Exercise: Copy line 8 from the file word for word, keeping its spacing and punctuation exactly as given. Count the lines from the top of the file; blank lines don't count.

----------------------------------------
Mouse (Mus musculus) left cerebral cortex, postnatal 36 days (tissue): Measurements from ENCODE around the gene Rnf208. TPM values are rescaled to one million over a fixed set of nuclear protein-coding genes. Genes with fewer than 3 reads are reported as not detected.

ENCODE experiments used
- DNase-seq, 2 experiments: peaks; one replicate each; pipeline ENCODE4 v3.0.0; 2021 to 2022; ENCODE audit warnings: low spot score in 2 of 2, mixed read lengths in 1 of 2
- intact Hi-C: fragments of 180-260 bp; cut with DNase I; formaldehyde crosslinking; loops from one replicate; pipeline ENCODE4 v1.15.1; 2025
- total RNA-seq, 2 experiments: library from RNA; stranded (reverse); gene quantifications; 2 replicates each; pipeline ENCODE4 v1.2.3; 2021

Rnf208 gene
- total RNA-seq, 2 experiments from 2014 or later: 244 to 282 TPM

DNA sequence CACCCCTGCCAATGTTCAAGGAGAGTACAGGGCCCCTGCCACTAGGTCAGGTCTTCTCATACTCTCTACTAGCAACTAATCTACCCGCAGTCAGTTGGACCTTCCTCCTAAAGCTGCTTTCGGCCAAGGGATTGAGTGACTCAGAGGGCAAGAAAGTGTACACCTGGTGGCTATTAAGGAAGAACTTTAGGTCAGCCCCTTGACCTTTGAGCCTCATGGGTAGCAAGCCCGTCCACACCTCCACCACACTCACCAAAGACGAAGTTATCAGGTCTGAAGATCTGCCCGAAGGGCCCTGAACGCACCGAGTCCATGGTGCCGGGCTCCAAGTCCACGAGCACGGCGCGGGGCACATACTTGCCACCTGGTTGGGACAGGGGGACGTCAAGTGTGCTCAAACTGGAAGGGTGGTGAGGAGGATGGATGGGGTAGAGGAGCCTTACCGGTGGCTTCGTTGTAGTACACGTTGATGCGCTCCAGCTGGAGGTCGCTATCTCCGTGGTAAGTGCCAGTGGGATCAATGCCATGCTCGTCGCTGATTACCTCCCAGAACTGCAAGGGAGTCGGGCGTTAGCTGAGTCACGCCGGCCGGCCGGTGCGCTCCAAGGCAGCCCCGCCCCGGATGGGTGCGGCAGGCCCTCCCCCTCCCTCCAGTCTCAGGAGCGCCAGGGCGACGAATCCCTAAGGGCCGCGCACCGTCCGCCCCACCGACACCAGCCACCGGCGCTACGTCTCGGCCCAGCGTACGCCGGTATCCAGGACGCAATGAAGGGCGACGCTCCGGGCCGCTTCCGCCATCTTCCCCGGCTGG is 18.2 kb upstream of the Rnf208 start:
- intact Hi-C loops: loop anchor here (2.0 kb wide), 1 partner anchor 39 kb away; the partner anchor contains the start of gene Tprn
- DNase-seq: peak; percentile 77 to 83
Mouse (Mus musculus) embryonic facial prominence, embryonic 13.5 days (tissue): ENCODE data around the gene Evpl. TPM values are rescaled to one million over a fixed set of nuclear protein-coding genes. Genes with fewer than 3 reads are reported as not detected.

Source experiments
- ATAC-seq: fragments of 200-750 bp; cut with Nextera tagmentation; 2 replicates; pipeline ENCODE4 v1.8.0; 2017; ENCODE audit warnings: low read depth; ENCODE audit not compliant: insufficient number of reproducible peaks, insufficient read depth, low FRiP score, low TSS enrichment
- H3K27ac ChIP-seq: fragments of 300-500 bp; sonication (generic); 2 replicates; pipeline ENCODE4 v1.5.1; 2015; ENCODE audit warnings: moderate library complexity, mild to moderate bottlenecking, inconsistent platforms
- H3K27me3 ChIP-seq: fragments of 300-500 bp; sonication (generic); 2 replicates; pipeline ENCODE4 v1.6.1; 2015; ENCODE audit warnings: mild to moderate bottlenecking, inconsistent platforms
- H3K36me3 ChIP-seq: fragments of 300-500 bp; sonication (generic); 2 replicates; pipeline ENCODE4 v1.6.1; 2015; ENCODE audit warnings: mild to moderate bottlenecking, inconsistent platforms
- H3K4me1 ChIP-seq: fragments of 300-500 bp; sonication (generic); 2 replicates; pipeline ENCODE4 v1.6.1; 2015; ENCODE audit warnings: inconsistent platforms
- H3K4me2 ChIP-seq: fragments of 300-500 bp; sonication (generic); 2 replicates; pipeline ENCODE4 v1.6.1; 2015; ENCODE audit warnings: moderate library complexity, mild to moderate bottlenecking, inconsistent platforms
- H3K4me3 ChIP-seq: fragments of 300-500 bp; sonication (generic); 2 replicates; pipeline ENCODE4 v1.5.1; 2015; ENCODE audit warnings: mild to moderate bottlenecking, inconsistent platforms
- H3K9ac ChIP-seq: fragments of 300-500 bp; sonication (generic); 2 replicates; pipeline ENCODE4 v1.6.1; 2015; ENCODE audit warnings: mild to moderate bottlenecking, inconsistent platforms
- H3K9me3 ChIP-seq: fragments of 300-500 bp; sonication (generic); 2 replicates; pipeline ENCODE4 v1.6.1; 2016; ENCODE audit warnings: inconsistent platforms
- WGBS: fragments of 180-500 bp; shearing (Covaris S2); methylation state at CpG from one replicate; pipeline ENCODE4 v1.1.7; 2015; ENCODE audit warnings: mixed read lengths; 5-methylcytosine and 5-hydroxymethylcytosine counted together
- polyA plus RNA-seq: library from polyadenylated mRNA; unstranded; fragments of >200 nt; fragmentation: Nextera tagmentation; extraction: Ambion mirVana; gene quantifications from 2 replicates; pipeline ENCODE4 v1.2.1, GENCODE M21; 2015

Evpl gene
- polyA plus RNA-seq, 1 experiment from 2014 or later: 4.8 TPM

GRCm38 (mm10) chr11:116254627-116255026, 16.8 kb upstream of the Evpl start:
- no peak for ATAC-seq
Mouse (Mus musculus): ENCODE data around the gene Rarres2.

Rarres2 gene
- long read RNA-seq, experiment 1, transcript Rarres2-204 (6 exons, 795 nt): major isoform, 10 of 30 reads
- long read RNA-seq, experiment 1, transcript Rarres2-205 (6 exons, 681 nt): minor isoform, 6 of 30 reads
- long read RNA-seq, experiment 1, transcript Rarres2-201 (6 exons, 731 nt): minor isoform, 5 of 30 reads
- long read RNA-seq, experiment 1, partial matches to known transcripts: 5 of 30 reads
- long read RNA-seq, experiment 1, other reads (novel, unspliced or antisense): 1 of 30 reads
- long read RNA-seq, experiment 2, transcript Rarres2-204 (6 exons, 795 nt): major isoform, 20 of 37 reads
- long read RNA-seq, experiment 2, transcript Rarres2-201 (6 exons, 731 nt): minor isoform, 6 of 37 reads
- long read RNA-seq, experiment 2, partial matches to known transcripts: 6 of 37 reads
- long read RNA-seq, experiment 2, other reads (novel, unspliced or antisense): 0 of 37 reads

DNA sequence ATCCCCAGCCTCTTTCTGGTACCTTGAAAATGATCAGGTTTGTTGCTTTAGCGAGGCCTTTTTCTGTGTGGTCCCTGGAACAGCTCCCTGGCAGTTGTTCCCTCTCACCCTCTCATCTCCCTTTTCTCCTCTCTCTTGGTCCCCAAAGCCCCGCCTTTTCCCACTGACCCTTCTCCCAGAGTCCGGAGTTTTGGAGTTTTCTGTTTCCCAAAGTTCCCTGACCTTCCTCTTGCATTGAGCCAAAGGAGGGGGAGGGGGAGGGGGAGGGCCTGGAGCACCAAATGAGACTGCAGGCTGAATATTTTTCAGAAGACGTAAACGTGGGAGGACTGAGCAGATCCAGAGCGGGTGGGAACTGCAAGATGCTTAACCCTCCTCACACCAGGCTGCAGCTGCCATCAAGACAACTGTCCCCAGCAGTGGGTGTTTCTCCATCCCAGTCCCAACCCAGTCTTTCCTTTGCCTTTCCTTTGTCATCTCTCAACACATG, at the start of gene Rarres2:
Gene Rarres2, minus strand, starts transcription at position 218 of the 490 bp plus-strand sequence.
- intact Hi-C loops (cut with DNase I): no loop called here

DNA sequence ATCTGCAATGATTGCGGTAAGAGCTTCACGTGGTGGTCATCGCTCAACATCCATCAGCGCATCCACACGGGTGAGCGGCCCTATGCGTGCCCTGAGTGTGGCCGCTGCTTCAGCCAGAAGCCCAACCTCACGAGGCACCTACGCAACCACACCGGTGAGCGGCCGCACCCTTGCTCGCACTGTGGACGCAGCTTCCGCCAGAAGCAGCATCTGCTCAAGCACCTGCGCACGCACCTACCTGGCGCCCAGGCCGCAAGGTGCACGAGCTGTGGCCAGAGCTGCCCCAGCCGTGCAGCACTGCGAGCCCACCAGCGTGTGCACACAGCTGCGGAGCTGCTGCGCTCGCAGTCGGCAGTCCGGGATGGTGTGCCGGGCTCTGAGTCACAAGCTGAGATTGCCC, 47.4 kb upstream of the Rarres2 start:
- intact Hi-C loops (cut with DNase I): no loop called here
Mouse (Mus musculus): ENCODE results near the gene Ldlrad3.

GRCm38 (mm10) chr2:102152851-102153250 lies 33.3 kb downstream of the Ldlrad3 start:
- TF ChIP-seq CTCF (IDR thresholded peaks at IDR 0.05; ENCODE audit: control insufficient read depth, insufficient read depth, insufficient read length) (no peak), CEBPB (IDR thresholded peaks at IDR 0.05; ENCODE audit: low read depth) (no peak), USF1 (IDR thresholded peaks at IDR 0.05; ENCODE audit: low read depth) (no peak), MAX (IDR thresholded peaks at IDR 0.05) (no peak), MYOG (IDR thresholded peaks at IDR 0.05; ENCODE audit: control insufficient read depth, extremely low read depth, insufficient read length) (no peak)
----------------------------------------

DNA sequence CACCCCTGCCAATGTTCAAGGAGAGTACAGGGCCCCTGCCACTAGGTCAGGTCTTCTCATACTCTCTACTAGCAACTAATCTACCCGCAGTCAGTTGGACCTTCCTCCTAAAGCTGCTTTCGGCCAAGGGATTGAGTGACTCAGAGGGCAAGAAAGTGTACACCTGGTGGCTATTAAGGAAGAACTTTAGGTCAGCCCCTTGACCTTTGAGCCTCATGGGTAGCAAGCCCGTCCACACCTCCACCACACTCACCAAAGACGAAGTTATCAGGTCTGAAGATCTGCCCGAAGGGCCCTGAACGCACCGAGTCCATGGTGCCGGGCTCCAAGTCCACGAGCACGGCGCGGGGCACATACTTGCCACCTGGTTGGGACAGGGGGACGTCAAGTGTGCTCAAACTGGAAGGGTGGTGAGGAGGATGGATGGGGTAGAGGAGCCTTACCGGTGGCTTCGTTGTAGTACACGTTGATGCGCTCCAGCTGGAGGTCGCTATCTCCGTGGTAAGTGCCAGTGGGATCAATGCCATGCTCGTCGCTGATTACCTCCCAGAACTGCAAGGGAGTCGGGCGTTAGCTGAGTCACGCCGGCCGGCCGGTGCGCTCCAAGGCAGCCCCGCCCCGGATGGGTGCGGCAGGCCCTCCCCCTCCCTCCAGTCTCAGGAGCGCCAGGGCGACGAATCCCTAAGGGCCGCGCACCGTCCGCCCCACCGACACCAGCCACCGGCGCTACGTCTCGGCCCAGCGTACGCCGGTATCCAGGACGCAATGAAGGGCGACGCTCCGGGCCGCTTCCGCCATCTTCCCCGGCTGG is 18.2 kb upstream of the Rnf208 start: